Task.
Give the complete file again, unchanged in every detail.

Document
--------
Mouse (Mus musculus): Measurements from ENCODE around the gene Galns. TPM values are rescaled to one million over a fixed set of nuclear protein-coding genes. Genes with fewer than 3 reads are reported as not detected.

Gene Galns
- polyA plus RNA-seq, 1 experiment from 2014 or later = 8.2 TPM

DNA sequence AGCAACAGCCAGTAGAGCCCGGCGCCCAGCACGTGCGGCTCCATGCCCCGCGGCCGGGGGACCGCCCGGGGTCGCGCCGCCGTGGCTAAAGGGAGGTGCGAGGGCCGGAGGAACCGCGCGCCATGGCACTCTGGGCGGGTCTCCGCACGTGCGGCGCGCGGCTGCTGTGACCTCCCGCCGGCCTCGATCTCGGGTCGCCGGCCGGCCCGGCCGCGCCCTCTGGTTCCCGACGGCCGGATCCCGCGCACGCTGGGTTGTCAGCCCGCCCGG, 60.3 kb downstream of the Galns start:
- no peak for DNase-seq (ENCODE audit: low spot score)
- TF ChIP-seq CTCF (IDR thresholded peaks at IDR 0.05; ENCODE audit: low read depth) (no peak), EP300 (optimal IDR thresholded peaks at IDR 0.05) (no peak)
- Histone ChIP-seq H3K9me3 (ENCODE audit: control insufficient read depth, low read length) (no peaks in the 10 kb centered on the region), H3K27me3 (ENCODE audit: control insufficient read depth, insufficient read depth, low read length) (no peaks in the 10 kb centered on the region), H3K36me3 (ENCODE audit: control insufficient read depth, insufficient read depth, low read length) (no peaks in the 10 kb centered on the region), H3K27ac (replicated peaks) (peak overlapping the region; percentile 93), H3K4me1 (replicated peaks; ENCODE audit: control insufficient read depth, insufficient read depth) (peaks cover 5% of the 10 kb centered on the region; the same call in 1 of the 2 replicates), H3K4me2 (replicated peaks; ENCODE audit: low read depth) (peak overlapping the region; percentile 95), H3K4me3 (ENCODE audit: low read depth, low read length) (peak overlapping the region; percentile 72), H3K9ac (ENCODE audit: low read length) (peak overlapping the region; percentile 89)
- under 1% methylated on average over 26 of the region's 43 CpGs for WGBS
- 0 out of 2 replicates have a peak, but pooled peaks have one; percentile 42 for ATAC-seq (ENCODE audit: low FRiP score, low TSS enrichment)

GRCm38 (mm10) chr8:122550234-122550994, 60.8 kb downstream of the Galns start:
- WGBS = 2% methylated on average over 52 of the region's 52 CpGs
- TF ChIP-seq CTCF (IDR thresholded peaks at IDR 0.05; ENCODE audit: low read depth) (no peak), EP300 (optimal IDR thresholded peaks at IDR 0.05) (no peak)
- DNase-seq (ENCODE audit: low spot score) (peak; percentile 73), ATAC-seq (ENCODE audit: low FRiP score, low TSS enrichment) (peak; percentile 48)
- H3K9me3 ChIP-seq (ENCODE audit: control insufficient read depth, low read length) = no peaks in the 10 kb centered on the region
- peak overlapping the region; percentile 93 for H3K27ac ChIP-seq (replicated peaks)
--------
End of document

Mouse (Mus musculus): Measurements from ENCODE around the gene Galns. TPM values are rescaled to one million over a fixed set of nuclear protein-coding genes. Genes with fewer than 3 reads are reported as not detected.

Gene Galns
- polyA plus RNA-seq, 1 experiment from 2014 or later = 8.2 TPM

DNA sequence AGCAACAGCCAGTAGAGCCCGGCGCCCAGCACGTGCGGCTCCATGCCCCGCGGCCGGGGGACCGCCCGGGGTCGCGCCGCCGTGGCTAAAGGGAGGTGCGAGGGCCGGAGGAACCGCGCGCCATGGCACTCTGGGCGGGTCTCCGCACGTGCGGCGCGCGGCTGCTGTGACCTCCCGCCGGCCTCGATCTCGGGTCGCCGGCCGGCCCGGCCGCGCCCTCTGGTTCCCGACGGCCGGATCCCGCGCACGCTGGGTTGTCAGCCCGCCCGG, 60.3 kb downstream of the Galns start:
- no peak for DNase-seq (ENCODE audit: low spot score)
- TF ChIP-seq CTCF (IDR thresholded peaks at IDR 0.05; ENCODE audit: low read depth) (no peak), EP300 (optimal IDR thresholded peaks at IDR 0.05) (no peak)
- Histone ChIP-seq H3K9me3 (ENCODE audit: control insufficient read depth, low read length) (no peaks in the 10 kb centered on the region), H3K27me3 (ENCODE audit: control insufficient read depth, insufficient read depth, low read length) (no peaks in the 10 kb centered on the region), H3K36me3 (ENCODE audit: control insufficient read depth, insufficient read depth, low read length) (no peaks in the 10 kb centered on the region), H3K27ac (replicated peaks) (peak overlapping the region; percentile 93), H3K4me1 (replicated peaks; ENCODE audit: control insufficient read depth, insufficient read depth) (peaks cover 5% of the 10 kb centered on the region; the same call in 1 of the 2 replicates), H3K4me2 (replicated peaks; ENCODE audit: low read depth) (peak overlapping the region; percentile 95), H3K4me3 (ENCODE audit: low read depth, low read length) (peak overlapping the region; percentile 72), H3K9ac (ENCODE audit: low read length) (peak overlapping the region; percentile 89)
- under 1% methylated on average over 26 of the region's 43 CpGs for WGBS
- 0 out of 2 replicates have a peak, but pooled peaks have one; percentile 42 for ATAC-seq (ENCODE audit: low FRiP score, low TSS enrichment)

GRCm38 (mm10) chr8:122550234-122550994, 60.8 kb downstream of the Galns start:
- WGBS = 2% methylated on average over 52 of the region's 52 CpGs
- TF ChIP-seq CTCF (IDR thresholded peaks at IDR 0.05; ENCODE audit: low read depth) (no peak), EP300 (optimal IDR thresholded peaks at IDR 0.05) (no peak)
- DNase-seq (ENCODE audit: low spot score) (peak; percentile 73), ATAC-seq (ENCODE audit: low FRiP score, low TSS enrichment) (peak; percentile 48)
- H3K9me3 ChIP-seq (ENCODE audit: control insufficient read depth, low read length) = no peaks in the 10 kb centered on the region
- peak overlapping the region; percentile 93 for H3K27ac ChIP-seq (replicated peaks)